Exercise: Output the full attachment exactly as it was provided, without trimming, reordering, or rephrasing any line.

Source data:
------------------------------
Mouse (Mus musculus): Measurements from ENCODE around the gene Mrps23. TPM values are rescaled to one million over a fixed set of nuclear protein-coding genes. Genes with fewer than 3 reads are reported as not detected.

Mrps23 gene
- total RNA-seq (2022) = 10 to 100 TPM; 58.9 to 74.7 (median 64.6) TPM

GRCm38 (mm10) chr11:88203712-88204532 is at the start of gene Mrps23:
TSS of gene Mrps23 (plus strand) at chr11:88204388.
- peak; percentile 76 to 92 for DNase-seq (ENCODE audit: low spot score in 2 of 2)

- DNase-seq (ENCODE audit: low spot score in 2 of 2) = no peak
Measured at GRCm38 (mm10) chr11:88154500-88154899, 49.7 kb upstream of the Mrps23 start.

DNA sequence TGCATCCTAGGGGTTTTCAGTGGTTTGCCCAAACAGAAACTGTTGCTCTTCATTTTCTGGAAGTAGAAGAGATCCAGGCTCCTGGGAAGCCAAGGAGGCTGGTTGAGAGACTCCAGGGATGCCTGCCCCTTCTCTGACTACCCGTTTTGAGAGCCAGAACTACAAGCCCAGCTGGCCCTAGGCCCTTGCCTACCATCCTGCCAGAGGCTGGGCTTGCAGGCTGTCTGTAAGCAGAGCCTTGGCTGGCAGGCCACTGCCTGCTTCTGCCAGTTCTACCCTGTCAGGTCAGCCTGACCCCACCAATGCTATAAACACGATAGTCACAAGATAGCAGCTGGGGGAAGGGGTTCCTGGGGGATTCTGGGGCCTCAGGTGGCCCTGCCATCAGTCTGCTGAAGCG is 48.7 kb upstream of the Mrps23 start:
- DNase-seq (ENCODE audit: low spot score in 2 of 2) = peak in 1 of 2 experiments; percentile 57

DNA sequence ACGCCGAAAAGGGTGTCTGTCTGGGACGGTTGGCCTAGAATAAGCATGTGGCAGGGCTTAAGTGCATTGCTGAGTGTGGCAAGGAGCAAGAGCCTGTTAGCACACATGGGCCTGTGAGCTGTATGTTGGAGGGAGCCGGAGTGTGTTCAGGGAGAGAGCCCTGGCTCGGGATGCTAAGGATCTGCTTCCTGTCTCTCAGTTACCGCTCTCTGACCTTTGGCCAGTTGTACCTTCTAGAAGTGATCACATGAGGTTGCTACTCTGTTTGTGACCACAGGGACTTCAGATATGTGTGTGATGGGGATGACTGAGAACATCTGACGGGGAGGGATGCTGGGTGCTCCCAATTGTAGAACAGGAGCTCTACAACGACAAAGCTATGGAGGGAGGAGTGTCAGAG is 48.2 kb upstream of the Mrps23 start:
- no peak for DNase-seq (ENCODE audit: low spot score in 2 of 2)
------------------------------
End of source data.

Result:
Mouse (Mus musculus): Measurements from ENCODE around the gene Mrps23. TPM values are rescaled to one million over a fixed set of nuclear protein-coding genes. Genes with fewer than 3 reads are reported as not detected.

Mrps23 gene
- total RNA-seq (2022) = 10 to 100 TPM; 58.9 to 74.7 (median 64.6) TPM

GRCm38 (mm10) chr11:88203712-88204532 is at the start of gene Mrps23:
TSS of gene Mrps23 (plus strand) at chr11:88204388.
- peak; percentile 76 to 92 for DNase-seq (ENCODE audit: low spot score in 2 of 2)

- DNase-seq (ENCODE audit: low spot score in 2 of 2) = no peak
Measured at GRCm38 (mm10) chr11:88154500-88154899, 49.7 kb upstream of the Mrps23 start.

DNA sequence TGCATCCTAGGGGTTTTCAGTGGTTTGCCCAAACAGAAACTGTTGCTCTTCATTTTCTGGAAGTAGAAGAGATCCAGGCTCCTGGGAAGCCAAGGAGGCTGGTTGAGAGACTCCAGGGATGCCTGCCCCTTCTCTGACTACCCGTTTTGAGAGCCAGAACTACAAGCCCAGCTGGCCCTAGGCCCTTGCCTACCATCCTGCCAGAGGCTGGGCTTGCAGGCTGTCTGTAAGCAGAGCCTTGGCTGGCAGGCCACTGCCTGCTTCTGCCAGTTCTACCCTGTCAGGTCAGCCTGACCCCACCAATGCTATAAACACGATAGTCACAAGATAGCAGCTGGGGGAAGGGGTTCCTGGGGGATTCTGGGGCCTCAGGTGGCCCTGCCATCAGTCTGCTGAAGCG is 48.7 kb upstream of the Mrps23 start:
- DNase-seq (ENCODE audit: low spot score in 2 of 2) = peak in 1 of 2 experiments; percentile 57

DNA sequence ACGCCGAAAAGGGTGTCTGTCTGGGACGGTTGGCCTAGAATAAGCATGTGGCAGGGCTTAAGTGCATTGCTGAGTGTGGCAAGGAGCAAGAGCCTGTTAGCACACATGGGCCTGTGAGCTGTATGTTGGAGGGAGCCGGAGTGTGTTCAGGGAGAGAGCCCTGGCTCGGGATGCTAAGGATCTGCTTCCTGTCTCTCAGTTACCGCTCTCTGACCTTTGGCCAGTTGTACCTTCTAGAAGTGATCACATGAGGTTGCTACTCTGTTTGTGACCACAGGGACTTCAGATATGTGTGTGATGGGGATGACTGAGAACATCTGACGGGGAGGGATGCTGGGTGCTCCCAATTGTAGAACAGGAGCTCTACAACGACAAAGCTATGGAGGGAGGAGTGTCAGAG is 48.2 kb upstream of the Mrps23 start:
- no peak for DNase-seq (ENCODE audit: low spot score in 2 of 2)